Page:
Hartland Township Soldier stocking stuffers From Michigan to Afghanistan, gifts reach troops before holiday

Jim Totten

Livingston County Daily Press & Argus (Howell)

HARTLAND TOWNSHIP, Mich. (AP) -- In a frigid mountain range in Afghanistan, a platoon of U.S. Army soldiers received stockings packed with gifts and love from the community in Livingston County's Hartland Township a few days before Christmas.

Sgt. Phil Laier and his platoon opened 30 stockings made by his mother, Debbie Laier, his sister, Tonya Petrucci and family friend Diana Plewka. Debbie Laier and Plewka are both bus drivers for Hartland Consolidated Schools.

The stockings contained everything a soldier might want but can't find in Afghanistan, including a deck of cards, DVD movies, popcorn balls, Rice Krispie treats, razor blades, deodorant, gum, cocoa, cookies, shaving cream, body wash, hand and toe warmers and beef jerky. Of course, each stocking came with a candy cane.

"I wish I could see their faces," Debbie Laier said.

She said her friend Plewka, a seamstress, made camouflage stockings and embroidered them with the platoon name, RCP 67, or Route Clearance Platoon 67. The group is responsible for looking for improvised explosive devices along the road and taking care of them.

Local elementary students also made Christmas cards that were tucked into the stockings.

As soon as word got out about their plans to create these holiday stockings, Petrucci said, people flooded them with stocking gifts and cash.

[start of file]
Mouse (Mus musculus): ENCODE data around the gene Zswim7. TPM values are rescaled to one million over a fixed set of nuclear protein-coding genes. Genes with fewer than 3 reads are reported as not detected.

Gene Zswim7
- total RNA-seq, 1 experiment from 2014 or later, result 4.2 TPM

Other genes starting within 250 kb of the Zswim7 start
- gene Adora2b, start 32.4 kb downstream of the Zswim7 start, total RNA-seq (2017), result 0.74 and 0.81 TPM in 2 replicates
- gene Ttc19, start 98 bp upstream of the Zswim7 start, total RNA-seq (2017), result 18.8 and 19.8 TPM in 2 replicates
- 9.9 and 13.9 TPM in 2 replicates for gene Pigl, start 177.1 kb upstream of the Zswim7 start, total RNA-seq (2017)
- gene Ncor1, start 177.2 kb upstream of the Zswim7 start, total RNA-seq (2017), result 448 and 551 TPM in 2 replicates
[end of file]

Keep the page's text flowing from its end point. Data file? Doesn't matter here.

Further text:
"The outpouring was amazing," said Petrucci.

She said the family is so proud of her brother, who is the youngest child of seven children of Debbie and Ed Laier. Phil Laier, who is 22, had already served 15 months in Iraq before being sent to Afghanistan.

Petrucci said she expected support from family and friends, but it was touching when others who don't know her brother that well donated items or money.

"For so many other people to reach out, it was wonderful," Petrucci said.

She said each stocking weighed 4 pounds. Not all the gifts could fit, so they packed up several boxes which were also shipped.

"It ended up being a really neat thing," Debbie Laier said.

She said she's grown more comfortable with her son serving in the Army, which he joined straight out of high school. He graduated from Hartland High School in 2006. She said he was so young -- only 18 -- when he completed basic training and was deployed.

"He was young to be halfway around the world doing that," she said.

She said her son has five more months to go before returning home.

Published: Wed, Jan 19, 2011

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